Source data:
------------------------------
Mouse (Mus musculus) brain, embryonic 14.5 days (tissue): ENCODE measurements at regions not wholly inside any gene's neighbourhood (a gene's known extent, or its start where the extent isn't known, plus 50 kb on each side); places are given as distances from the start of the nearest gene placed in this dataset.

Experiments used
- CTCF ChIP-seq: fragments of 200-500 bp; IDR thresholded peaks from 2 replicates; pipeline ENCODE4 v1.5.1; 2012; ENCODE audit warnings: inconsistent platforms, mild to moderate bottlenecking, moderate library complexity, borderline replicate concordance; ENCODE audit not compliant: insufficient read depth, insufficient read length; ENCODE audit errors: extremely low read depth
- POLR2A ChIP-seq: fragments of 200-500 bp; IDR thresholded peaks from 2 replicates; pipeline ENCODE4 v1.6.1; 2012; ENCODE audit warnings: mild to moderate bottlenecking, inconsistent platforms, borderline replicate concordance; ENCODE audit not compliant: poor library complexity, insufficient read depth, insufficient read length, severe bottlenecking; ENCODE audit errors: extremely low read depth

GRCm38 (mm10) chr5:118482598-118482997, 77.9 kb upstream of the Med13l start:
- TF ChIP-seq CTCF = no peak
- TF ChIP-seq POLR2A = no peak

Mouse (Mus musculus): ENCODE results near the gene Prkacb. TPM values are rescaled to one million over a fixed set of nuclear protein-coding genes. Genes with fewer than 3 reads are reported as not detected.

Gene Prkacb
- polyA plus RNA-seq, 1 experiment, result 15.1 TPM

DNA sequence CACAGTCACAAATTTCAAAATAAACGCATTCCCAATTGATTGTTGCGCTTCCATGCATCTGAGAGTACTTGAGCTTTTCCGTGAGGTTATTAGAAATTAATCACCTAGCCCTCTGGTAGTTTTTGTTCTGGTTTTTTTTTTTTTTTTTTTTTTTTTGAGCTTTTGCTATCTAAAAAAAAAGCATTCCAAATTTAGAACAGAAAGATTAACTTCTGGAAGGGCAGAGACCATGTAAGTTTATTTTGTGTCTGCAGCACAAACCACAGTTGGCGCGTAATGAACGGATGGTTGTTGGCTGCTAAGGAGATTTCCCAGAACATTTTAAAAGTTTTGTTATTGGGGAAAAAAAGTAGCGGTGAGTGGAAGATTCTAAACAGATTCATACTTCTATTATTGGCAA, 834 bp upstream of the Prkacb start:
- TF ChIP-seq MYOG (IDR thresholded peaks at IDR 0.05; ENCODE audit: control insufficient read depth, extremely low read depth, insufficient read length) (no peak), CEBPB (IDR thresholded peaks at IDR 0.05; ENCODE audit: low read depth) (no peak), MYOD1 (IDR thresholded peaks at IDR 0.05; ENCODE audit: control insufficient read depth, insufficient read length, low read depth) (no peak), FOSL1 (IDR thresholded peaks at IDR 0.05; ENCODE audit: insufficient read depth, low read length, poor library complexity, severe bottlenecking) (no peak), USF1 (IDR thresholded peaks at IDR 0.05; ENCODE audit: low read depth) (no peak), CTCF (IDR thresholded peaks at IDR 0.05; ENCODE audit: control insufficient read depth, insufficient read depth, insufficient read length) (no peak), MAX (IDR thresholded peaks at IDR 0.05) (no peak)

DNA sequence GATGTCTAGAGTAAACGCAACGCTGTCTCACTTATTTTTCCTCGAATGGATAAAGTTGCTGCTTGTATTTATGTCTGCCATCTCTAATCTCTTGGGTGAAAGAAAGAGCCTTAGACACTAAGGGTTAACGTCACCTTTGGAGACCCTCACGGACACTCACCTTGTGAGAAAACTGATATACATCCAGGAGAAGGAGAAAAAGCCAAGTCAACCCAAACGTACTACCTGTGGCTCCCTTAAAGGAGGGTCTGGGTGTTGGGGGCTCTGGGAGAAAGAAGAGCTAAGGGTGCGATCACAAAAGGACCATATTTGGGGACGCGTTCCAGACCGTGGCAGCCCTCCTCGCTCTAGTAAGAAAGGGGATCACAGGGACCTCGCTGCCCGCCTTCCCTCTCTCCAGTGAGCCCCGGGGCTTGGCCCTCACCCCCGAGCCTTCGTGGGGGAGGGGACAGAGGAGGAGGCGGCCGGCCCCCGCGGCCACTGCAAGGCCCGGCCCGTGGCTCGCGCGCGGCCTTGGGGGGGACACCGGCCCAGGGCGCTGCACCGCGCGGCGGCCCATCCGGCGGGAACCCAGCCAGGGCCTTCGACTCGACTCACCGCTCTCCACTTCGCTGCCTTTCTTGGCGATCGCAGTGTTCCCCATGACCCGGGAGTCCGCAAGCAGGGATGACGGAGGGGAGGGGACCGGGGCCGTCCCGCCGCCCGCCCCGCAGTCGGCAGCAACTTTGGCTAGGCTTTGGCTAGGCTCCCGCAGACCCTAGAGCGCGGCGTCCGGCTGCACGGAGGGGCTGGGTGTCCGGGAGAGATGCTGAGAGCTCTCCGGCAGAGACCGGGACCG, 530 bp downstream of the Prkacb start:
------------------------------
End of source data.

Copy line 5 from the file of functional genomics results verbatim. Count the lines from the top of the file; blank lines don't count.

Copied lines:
GRCm38 (mm10) chr5:118482598-118482997, 77.9 kb upstream of the Med13l start: